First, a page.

Yijing is said to be closed as a mine, but the yard is used to transfer coal (brought in by lorries from the open pit) to CNR wagons. Loading operation is very slow, but that has been reported before as well. The lorries are using the dirt tracks only, and the whole area with all the ruins there is covered with a grey mix of coaldust and sand, the most desperate looking place I know. Six years ago, it was a desert. Now it is a mess.

It seemed to be quite easy for Jun to arrange small adaptions to the working routine, i.e. delaying the train moves to the water coloumns in Dongbolizhan for a few minutes to wait for the sunrise, or things like that. He also arranged a couple of "spark shots", which have not a lot to do with the regular working of a train, but were spectacular enough and absolutely worth every picture.

Dave Habraken said the actual shift change would have moved to Kengkouzhan, but we did not see that ever happening - crews changed at Dongbolizhan when we were there. And yes - there were gricers round the engines like flies, all crawling into the motion, and standing in everybody´s shot. One of my fellow travellers is gifted with a booming voice, which worked wonders one morning, whether it was polite or not.

Since January the works seem to be out of bound, after photters being found walking round the yard without permission and without a hard hat. 

Martin B0chnig arrived back from an inland trip on the Friday and had some difficulties to be accepted in Sandaoling as a solo traveller, but I am sure he will write about that personally.

I had been with Jun and my wife to a Yardang area about two hours west of Sandaoling four years ago, when we visited the silk road (and of course SDL for the last spoil trains)..

We repeated that excursion now, and my fellow travellers were as excited about it as I was (even though it is not as unspoiled as it was four years ago - it it an official 4A tourist area now, some brown signs have came up, and the first garbage heaps appeared ...). You need a 4WD for it. We left at about 6:30 and were there for sunrise, and back in time for the last two trips before sunset out of the pit. Your local guide will be able to organize it - but mind: you have to leave the motorway in the dark at a parking lot via a dirt track. I know of one group trying to do the trip and they failed to find the right exit (and never made it in time for the sunrise). So please make sure your driver knows what he is doing. Mr Huang, a local photographer (also steam), is one person who knows his way round (of course there may be others as well), and as a photographer he can guide you to the right place in the right light.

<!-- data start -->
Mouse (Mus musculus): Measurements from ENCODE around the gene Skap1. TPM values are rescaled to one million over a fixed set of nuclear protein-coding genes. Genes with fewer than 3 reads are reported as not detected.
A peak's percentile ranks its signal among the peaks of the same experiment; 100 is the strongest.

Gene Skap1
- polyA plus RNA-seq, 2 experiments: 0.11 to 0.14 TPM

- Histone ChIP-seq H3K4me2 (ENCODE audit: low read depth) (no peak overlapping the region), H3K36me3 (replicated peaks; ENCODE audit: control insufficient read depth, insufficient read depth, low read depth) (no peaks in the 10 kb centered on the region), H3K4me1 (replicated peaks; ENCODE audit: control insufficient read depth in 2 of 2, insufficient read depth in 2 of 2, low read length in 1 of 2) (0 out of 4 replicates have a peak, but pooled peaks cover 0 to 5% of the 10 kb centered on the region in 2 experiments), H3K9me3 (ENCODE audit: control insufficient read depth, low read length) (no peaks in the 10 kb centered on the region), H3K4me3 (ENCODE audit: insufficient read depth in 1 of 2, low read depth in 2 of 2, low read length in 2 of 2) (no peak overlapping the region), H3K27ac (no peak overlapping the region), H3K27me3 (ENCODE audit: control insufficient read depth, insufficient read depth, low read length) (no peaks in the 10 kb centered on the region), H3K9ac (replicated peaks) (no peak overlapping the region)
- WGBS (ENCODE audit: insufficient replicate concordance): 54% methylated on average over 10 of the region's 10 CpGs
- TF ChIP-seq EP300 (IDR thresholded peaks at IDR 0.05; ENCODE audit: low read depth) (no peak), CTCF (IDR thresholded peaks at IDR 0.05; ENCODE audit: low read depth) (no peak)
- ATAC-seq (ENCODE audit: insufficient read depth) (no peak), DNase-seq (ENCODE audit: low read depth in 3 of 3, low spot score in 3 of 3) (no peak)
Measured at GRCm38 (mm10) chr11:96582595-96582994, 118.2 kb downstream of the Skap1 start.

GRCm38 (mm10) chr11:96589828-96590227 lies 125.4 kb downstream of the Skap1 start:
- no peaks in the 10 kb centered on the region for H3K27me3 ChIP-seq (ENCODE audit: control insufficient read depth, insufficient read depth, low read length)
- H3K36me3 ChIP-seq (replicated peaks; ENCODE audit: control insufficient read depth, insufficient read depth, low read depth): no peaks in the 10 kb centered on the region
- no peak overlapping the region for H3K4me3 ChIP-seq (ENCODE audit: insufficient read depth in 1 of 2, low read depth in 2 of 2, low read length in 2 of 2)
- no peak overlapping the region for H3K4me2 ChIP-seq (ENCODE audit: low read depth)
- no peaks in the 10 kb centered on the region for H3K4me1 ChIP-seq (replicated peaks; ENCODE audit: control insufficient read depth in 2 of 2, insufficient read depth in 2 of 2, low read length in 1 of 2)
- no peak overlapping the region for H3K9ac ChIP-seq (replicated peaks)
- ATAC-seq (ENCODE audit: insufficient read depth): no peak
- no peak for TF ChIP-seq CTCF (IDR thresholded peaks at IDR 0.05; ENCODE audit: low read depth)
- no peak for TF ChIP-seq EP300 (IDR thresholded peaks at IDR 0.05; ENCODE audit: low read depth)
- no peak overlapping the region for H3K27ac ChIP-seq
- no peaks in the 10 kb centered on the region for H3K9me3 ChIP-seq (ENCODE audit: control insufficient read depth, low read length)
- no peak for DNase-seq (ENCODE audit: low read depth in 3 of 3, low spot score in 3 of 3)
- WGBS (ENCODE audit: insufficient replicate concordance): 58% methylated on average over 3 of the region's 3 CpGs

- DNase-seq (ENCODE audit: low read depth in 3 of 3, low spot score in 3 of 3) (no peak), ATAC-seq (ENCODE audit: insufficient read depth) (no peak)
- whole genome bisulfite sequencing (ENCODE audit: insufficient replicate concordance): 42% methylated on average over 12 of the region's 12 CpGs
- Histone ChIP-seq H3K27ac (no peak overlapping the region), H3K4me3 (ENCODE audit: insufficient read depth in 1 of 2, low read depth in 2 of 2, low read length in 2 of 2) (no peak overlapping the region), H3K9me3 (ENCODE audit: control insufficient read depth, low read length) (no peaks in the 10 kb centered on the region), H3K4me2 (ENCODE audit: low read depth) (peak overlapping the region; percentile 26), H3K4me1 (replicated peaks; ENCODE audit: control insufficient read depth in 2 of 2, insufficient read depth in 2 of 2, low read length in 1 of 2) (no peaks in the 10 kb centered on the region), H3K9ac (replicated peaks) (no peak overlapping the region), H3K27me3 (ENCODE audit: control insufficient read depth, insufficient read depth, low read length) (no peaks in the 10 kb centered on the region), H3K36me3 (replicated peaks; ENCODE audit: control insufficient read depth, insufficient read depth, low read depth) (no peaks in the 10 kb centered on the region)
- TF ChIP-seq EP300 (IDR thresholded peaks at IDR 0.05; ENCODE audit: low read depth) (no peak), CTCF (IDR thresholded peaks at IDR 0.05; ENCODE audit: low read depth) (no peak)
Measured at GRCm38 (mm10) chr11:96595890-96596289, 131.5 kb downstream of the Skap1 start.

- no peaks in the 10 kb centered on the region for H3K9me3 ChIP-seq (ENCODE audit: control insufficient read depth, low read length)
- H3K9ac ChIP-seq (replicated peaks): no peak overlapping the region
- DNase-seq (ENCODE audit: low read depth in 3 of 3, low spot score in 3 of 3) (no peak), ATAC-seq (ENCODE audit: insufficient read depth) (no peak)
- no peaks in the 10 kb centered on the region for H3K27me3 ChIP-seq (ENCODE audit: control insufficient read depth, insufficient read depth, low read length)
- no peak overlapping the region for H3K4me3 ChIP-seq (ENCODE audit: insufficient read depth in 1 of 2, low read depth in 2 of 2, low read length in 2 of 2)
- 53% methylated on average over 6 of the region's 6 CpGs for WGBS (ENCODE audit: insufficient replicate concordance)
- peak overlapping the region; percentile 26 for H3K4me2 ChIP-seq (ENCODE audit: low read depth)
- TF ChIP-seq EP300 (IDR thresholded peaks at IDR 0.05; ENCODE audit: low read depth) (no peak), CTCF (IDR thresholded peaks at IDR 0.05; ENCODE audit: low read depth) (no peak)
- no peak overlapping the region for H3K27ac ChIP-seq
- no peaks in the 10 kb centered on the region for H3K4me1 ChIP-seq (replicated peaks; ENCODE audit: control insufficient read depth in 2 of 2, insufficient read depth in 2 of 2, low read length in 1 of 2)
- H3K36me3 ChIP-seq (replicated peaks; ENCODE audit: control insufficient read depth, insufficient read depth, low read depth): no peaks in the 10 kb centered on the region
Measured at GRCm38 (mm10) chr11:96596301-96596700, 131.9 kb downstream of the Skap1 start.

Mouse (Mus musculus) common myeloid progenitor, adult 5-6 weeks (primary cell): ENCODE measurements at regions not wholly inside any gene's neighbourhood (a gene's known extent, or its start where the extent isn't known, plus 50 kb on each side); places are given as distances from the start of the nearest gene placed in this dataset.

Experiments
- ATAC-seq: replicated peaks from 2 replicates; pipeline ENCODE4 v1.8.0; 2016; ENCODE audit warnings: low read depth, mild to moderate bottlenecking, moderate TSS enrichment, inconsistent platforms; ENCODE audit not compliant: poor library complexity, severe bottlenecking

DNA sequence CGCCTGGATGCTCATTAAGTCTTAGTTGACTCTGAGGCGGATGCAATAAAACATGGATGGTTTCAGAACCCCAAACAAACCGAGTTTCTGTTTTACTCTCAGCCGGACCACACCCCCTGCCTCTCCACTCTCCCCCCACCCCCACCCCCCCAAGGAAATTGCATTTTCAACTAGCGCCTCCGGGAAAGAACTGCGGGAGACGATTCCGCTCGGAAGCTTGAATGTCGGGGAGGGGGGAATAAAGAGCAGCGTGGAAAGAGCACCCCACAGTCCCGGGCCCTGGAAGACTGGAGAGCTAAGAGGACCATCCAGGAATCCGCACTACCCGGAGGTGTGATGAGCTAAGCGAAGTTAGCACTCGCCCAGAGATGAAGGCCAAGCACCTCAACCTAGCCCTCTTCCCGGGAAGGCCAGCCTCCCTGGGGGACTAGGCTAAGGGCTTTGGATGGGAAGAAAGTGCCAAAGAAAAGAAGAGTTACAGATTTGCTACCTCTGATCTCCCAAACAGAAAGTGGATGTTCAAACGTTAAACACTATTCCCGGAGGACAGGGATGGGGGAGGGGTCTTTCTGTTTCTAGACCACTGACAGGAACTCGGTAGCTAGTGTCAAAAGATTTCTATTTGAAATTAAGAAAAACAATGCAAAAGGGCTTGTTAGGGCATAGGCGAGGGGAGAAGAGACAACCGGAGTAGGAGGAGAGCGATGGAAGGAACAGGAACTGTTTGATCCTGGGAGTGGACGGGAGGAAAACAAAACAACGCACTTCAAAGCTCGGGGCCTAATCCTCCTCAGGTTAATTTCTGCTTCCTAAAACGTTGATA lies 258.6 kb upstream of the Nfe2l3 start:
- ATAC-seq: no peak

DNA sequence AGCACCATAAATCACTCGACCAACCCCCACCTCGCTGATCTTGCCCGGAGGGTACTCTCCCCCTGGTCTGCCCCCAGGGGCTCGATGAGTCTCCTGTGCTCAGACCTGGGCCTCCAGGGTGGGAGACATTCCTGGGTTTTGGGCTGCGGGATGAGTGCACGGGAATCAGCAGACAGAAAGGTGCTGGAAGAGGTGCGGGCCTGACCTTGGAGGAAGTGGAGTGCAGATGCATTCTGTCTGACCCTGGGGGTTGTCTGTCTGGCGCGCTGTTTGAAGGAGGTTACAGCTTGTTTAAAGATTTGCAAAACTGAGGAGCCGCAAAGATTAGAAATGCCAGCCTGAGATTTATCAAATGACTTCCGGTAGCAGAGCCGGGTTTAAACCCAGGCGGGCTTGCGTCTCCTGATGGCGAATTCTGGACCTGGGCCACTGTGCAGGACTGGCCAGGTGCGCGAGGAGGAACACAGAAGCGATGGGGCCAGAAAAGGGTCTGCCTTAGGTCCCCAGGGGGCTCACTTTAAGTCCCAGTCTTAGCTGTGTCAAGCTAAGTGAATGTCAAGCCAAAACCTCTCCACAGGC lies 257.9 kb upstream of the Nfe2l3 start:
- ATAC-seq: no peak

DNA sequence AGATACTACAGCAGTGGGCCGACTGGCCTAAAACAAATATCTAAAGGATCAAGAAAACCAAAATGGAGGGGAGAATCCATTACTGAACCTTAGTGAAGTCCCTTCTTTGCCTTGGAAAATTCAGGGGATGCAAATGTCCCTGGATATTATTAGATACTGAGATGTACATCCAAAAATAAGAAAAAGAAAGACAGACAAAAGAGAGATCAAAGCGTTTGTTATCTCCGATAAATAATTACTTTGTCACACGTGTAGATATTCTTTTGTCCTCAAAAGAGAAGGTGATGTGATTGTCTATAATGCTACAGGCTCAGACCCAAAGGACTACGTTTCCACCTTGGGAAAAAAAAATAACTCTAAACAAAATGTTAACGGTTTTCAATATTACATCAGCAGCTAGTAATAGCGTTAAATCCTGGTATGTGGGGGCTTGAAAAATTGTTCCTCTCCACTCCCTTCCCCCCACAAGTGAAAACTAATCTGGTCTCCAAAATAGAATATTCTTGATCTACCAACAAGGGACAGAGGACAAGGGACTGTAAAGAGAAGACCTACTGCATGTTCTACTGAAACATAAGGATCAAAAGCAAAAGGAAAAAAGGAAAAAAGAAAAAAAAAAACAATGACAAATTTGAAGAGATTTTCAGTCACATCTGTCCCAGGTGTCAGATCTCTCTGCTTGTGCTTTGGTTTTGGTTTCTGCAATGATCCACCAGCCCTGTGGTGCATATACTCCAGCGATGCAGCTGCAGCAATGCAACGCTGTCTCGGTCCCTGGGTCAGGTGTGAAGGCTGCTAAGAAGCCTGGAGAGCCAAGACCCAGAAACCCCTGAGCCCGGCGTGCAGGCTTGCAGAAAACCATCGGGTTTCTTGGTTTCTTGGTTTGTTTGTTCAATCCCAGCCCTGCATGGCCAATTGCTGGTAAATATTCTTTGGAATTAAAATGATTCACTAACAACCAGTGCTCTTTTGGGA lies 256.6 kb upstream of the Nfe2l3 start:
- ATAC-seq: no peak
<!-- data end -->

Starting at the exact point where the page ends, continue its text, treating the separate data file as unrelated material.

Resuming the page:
By the way - Air China is now able to check luggage through, even from an airport like Nuernberg. Astonishingly, on the return leg we had to collect the luggage in Beijing, and Hami Airport could not even provide us with boarding passes for the international flights (to Frankfurt resp. Singapore).

I think, JS 8197 brought the final curtain down for me - the last chapter in my personal story of "Chinese Steam" has been written after fourteen visits and 21 steam lines. And what a finish it was!

I can repeat what everybody else said - go, and do it now! It is not as spectacular as it was a few years ago, but it is still real steam in all its glory.